Clear Lake crews liberated a surplus limestone conveyor from Canfor's Intercontinental pulp mill in Prince George, and they installed about 220' of it as an overhead belt conveyor to transport the plant's chip production to a re-located bin. The conveyor system produces better-quality chips than the old chip-blowing system, which would break chips down.

Installing the second finger-joint line was a trying time for the Clear Lake team. Only two outside contractors were involved in equipment installations; the majority of the work was done in-house. That meant crews had to be adaptable, assume different responsibilities while keeping the original line functioning, and going through the start-up process with the new line. "We're most proud that we only lost three shifts on the original line during the nine months installing the new one," says Doyle, giving credit to his colleagues.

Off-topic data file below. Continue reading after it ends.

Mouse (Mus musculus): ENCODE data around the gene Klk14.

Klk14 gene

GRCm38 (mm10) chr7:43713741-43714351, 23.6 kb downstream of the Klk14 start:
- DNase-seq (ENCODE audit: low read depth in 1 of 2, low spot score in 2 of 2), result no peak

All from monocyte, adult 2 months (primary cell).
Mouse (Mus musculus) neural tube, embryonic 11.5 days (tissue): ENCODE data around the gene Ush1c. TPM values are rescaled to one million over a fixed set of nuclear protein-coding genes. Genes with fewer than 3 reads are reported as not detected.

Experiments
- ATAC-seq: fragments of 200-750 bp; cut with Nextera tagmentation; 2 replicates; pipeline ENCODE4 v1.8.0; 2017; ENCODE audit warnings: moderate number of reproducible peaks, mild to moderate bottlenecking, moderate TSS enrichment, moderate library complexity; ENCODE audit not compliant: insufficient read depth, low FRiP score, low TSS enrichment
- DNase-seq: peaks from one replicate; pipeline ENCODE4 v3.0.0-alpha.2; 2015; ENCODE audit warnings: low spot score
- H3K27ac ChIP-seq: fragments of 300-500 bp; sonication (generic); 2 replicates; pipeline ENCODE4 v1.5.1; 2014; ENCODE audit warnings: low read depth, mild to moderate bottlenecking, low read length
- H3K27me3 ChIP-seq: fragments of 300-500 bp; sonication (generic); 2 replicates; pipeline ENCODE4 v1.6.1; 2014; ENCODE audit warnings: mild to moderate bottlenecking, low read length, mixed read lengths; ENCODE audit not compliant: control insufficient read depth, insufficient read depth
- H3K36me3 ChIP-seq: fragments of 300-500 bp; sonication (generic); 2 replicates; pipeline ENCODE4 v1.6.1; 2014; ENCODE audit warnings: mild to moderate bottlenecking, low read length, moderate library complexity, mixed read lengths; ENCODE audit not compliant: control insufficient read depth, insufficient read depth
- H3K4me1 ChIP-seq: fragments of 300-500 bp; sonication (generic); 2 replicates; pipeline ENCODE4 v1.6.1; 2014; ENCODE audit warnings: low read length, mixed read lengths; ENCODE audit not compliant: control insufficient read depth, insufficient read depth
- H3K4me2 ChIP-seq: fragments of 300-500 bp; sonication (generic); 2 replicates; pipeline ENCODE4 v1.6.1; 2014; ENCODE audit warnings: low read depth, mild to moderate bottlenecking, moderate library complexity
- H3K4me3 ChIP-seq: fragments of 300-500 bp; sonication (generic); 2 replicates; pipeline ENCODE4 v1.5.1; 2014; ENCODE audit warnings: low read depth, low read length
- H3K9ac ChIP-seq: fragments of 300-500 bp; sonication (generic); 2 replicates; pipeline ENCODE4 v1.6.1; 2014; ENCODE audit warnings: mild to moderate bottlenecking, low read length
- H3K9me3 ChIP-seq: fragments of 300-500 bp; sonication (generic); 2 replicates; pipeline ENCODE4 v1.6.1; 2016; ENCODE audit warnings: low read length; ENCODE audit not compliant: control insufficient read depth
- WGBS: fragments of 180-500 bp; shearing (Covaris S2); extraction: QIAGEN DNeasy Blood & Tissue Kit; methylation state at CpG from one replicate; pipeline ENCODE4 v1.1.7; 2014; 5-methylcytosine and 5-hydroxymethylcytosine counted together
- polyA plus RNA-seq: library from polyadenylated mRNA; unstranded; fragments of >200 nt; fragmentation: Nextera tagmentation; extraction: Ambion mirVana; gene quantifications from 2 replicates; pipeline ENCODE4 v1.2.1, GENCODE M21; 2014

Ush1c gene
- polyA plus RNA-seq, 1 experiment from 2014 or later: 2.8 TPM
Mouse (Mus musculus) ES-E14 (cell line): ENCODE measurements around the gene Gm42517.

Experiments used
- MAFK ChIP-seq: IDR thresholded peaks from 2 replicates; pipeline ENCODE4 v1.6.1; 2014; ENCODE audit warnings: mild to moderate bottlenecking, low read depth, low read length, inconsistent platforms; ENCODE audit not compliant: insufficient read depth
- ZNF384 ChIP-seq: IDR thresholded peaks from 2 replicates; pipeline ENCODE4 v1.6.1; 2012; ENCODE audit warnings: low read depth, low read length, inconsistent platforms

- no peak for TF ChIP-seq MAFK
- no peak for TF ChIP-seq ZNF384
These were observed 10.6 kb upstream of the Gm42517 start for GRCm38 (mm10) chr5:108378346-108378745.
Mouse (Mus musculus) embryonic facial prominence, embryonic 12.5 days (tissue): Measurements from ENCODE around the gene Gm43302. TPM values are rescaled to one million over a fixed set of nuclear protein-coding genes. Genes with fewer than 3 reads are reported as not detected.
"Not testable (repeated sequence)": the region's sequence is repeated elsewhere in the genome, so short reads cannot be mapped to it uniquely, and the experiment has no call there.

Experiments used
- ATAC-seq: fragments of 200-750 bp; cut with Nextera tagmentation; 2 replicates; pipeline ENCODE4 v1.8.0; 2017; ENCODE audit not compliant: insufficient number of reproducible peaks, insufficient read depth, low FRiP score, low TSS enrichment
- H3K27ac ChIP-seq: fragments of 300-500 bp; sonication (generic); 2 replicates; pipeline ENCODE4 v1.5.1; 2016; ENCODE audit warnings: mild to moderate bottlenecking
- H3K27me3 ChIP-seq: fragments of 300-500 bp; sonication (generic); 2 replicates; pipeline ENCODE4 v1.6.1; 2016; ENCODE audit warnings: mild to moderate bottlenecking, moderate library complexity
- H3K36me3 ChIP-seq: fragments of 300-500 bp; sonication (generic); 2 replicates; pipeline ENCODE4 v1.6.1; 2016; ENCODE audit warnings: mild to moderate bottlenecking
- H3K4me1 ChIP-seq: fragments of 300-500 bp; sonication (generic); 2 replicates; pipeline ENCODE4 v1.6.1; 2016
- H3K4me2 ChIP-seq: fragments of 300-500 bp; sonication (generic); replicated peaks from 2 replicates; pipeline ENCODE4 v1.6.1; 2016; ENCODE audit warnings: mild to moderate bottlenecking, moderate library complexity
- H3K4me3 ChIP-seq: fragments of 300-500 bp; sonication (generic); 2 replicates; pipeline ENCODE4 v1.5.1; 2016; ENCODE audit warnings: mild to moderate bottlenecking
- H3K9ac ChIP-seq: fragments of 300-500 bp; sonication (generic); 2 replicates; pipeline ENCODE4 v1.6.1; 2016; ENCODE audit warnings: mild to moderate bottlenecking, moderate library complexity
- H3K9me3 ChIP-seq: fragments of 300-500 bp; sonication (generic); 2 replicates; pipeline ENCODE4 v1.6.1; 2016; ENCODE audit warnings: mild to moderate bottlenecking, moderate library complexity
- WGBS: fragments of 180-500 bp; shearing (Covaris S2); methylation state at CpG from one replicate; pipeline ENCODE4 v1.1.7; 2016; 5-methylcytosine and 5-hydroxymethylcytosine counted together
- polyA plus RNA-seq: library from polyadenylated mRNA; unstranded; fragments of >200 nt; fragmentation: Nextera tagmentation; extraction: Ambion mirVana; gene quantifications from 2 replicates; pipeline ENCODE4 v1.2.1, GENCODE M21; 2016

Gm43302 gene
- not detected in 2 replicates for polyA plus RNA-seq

The new line began operation in February 1998 and hasn't missed a beat. "It's been performing very well," adds Doyle. And that's not surprising. Clear Lake's hands-on approach has resourcefulness built in.

Finger Jointer

New finger-joint line at Canfor's Clear Lake operation.